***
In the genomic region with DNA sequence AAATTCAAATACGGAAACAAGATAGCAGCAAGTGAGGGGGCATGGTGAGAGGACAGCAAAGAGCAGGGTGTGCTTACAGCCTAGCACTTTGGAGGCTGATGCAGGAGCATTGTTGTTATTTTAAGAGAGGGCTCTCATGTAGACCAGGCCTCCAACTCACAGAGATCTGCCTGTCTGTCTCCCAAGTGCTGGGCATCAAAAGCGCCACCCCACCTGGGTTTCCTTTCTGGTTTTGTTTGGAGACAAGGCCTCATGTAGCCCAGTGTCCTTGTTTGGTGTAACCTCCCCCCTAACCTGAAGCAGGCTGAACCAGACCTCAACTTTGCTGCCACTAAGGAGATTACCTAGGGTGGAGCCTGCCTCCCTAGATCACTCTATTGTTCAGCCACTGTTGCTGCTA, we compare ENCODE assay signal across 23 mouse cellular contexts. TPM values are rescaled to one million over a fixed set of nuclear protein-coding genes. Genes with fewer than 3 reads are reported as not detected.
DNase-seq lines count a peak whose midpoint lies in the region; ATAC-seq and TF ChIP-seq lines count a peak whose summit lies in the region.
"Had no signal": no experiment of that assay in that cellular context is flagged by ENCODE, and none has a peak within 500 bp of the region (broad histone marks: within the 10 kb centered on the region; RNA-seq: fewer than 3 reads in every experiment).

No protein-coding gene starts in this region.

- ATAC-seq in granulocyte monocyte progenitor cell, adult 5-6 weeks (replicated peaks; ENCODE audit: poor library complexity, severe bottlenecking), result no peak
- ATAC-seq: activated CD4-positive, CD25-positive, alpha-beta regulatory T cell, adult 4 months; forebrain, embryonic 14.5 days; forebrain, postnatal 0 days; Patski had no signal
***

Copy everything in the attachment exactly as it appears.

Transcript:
In the genomic region with DNA sequence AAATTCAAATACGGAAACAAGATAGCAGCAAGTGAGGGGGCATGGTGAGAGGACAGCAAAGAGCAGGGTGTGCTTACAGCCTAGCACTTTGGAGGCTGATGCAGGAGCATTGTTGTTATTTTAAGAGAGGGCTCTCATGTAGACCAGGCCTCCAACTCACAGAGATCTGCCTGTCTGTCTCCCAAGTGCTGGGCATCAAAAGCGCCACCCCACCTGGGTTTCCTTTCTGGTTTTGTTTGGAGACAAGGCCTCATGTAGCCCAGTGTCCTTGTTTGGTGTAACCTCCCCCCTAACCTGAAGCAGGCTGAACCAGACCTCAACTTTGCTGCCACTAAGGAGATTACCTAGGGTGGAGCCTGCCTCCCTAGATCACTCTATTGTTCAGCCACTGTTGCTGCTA, we compare ENCODE assay signal across 23 mouse cellular contexts. TPM values are rescaled to one million over a fixed set of nuclear protein-coding genes. Genes with fewer than 3 reads are reported as not detected.
DNase-seq lines count a peak whose midpoint lies in the region; ATAC-seq and TF ChIP-seq lines count a peak whose summit lies in the region.
"Had no signal": no experiment of that assay in that cellular context is flagged by ENCODE, and none has a peak within 500 bp of the region (broad histone marks: within the 10 kb centered on the region; RNA-seq: fewer than 3 reads in every experiment).

No protein-coding gene starts in this region.

- ATAC-seq in granulocyte monocyte progenitor cell, adult 5-6 weeks (replicated peaks; ENCODE audit: poor library complexity, severe bottlenecking), result no peak
- ATAC-seq: activated CD4-positive, CD25-positive, alpha-beta regulatory T cell, adult 4 months; forebrain, embryonic 14.5 days; forebrain, postnatal 0 days; Patski had no signal